Computational Science & Engineering

Computational science and engineering involves the development and use of computational methods to simulate, predict, and understand important phenomena in science and engineering. The aerospace field is characterized by the complexity of the environments in which its systems operate — a complexity driven not only by extreme physical conditions, but by interactions with humans and by the need for robust performance in these settings. Many physical aerospace phenomena, such as turbulent combustion in gas turbine engines, transonic flow around transport aircraft, rarefied gas dynamics and ablation processes in atmospheric reentry, and countless more, that are essential to aerospace systems are both inaccessible in the laboratory and analytically intractable. Since the earliest days of computational fluid dynamics and computational mechanics, enormous efforts have been devoted to the development of predictive computational models of these complex processes.

Today, computation is essential to the modern aerospace enterprise. Driven by the need to engineer systems that operate reliably and precisely in complex environments, nearly all major aerospace engineering efforts include design and testing in silico before flight testing or manufacturing. Looking ahead, modeling the physical world — in areas from weather prediction to materials aging — will require devising novel algorithms, statistical models, and simulation frameworks that exploit the intersection of data-driven methods in artificial intelligence and machine learning to make predictions and reveal key mechanisms.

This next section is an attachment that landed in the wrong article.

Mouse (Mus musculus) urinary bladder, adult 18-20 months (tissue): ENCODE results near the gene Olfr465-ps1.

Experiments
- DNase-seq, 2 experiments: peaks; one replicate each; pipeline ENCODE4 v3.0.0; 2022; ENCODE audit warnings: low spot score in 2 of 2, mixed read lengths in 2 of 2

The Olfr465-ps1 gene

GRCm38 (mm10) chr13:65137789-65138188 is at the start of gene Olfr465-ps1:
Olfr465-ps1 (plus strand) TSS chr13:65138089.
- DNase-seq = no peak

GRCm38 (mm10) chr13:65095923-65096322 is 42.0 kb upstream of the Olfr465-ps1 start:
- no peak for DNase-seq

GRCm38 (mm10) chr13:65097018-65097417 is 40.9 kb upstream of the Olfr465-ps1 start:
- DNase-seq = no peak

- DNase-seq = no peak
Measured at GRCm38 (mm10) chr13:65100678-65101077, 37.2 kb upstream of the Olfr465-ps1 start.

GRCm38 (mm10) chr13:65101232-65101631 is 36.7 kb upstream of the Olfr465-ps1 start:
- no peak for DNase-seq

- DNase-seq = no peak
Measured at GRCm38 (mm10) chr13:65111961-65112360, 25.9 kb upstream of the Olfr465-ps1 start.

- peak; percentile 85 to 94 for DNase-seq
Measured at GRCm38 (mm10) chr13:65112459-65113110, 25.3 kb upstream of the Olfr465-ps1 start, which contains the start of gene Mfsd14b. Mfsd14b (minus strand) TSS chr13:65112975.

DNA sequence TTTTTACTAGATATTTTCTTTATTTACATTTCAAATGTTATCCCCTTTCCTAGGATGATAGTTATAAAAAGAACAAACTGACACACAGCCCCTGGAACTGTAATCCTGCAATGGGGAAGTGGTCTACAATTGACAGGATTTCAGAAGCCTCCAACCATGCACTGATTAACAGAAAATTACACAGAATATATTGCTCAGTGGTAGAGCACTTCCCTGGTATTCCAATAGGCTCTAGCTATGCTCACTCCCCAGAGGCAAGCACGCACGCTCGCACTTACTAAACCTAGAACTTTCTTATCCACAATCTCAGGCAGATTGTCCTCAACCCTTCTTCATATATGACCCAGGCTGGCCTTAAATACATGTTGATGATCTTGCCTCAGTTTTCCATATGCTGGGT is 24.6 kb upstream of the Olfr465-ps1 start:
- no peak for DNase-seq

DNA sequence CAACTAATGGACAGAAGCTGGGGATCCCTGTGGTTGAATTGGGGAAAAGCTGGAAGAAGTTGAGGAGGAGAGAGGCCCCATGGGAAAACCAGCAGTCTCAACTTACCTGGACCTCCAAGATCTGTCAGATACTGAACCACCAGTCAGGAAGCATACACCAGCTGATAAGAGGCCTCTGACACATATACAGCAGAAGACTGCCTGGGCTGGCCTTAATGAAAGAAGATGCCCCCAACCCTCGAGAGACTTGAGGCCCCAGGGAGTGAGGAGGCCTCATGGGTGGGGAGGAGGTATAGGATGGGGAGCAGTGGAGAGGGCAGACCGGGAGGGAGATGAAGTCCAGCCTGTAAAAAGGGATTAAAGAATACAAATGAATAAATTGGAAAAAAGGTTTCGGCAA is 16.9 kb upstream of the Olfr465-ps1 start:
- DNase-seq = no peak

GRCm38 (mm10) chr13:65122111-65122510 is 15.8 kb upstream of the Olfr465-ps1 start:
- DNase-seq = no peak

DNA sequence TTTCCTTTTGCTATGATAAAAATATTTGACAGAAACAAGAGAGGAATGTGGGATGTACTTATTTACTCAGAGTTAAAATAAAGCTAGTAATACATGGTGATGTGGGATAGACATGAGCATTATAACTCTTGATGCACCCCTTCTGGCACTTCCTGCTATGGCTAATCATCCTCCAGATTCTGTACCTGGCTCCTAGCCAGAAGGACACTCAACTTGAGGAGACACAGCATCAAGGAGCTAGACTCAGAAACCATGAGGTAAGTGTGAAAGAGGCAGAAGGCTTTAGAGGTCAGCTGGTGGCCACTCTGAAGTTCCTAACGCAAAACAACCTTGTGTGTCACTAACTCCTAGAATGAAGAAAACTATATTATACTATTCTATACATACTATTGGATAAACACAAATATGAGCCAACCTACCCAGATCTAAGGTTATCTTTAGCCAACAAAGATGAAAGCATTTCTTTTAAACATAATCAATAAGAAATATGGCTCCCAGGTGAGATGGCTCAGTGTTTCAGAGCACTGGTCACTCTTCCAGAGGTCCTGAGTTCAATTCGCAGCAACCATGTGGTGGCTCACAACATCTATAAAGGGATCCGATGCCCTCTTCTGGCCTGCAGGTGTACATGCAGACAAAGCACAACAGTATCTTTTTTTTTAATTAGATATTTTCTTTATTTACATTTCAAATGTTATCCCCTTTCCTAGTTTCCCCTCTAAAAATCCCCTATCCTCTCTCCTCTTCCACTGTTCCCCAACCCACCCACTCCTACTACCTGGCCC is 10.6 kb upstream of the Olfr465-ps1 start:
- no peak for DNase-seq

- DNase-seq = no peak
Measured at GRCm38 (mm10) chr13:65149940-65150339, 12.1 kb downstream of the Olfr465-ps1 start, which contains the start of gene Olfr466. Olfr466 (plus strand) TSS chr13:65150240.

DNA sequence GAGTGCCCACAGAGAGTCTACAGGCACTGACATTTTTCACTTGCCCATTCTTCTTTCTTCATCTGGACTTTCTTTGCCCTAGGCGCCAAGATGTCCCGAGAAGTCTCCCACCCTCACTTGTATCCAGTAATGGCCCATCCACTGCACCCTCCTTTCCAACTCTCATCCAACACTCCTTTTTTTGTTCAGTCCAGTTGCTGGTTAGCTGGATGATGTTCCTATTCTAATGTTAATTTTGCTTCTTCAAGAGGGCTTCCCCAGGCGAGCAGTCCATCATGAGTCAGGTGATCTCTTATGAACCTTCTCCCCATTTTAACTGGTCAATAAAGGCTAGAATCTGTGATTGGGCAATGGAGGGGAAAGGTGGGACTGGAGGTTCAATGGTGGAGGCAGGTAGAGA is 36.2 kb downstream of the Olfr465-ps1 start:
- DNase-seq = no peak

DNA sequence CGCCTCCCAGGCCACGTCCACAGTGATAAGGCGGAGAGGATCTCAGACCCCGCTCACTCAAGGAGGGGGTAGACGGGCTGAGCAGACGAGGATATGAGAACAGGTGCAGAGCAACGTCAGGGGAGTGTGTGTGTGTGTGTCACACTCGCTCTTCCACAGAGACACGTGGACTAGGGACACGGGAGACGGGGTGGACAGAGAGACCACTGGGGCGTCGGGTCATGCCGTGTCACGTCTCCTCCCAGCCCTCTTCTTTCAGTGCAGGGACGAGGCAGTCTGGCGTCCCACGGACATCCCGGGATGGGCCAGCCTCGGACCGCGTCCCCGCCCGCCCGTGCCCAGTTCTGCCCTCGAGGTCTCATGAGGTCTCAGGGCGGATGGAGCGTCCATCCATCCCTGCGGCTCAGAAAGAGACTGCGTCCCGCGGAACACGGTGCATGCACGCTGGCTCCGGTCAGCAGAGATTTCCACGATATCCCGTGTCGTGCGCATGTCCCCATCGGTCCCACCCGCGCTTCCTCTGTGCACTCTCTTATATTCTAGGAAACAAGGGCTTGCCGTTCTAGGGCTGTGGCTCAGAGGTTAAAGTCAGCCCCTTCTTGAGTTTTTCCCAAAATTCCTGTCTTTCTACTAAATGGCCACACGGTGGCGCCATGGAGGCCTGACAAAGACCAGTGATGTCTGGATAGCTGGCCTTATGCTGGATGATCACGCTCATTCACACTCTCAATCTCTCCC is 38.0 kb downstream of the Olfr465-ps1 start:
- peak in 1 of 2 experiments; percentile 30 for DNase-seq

Key areas of focus

  • Computational mathematics and numerical analysis
  • High-performance computing
  • Model reduction and multi-fidelity modeling
  • Uncertainty quantification
  • Optimization approaches to engineering design

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